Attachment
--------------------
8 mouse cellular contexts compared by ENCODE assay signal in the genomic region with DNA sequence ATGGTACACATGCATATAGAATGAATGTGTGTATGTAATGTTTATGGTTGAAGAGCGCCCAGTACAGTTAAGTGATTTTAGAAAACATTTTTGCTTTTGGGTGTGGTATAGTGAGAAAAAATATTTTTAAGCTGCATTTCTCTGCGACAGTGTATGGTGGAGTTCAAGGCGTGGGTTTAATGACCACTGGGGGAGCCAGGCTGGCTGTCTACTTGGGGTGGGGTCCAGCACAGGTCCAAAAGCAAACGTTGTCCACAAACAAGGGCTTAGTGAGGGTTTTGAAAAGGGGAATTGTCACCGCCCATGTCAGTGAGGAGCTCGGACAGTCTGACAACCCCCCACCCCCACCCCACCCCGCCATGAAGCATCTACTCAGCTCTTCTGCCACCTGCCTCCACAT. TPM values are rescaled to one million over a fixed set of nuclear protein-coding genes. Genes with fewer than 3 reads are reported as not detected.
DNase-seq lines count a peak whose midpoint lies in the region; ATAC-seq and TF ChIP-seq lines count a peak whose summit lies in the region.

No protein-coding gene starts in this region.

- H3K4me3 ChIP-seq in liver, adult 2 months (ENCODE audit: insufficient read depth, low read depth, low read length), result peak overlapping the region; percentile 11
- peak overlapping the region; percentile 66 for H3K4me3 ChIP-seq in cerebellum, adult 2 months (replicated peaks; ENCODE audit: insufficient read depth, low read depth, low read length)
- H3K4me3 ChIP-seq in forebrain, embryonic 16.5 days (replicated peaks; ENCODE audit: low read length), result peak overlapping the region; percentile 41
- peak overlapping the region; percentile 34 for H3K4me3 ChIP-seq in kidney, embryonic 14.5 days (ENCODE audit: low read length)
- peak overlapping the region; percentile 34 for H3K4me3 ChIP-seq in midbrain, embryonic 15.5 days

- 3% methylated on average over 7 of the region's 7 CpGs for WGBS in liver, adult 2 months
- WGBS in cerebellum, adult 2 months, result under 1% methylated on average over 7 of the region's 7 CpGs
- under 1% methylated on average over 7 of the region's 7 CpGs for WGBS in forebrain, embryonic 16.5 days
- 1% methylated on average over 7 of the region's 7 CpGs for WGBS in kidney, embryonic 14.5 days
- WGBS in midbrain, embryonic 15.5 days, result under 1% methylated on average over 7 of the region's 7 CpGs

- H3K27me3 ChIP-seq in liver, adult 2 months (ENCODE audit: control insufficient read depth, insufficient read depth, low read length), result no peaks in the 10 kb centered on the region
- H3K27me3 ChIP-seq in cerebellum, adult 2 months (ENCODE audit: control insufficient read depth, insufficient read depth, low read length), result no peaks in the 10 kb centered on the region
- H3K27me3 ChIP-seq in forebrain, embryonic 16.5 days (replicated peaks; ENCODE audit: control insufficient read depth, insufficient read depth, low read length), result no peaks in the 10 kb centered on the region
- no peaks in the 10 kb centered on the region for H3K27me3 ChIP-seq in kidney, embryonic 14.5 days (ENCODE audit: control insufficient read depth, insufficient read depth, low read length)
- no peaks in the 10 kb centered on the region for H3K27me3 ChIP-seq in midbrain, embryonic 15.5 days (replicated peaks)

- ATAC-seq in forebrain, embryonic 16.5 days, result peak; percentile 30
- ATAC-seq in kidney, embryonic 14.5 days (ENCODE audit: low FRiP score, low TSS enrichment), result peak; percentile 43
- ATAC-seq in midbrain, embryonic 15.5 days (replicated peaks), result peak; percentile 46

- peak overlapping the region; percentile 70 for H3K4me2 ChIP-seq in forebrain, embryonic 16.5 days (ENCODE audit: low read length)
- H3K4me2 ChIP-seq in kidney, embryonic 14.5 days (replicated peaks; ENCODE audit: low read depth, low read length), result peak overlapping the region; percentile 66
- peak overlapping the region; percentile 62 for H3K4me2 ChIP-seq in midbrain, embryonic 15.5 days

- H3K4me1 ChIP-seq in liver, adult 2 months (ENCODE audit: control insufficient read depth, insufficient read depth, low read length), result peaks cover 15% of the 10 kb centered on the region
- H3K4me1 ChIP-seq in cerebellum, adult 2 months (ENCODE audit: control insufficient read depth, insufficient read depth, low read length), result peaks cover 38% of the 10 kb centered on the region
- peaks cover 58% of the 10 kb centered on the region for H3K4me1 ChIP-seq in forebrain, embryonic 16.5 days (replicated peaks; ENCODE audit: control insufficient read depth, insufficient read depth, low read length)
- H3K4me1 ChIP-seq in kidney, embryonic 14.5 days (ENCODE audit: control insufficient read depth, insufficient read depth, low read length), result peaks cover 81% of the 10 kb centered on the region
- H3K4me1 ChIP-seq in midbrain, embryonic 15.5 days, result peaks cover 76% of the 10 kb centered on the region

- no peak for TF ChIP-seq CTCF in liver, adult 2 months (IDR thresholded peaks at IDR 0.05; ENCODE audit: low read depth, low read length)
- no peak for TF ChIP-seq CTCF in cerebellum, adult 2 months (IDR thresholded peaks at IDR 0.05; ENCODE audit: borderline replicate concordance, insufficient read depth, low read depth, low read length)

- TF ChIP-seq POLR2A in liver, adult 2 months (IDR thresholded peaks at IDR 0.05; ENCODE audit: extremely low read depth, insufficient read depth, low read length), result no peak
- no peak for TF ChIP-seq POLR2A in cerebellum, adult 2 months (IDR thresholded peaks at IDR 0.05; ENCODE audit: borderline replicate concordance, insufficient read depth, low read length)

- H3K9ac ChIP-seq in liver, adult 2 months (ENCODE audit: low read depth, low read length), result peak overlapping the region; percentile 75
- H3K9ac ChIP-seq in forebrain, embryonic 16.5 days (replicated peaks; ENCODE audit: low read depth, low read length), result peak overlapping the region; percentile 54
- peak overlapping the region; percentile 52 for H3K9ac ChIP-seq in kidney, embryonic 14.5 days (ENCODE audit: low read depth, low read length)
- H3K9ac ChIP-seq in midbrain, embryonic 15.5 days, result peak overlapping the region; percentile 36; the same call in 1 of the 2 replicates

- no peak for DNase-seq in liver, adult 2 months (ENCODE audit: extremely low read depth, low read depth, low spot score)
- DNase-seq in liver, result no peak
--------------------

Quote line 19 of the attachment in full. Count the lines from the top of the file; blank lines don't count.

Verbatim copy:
- ATAC-seq in forebrain, embryonic 16.5 days, result peak; percentile 30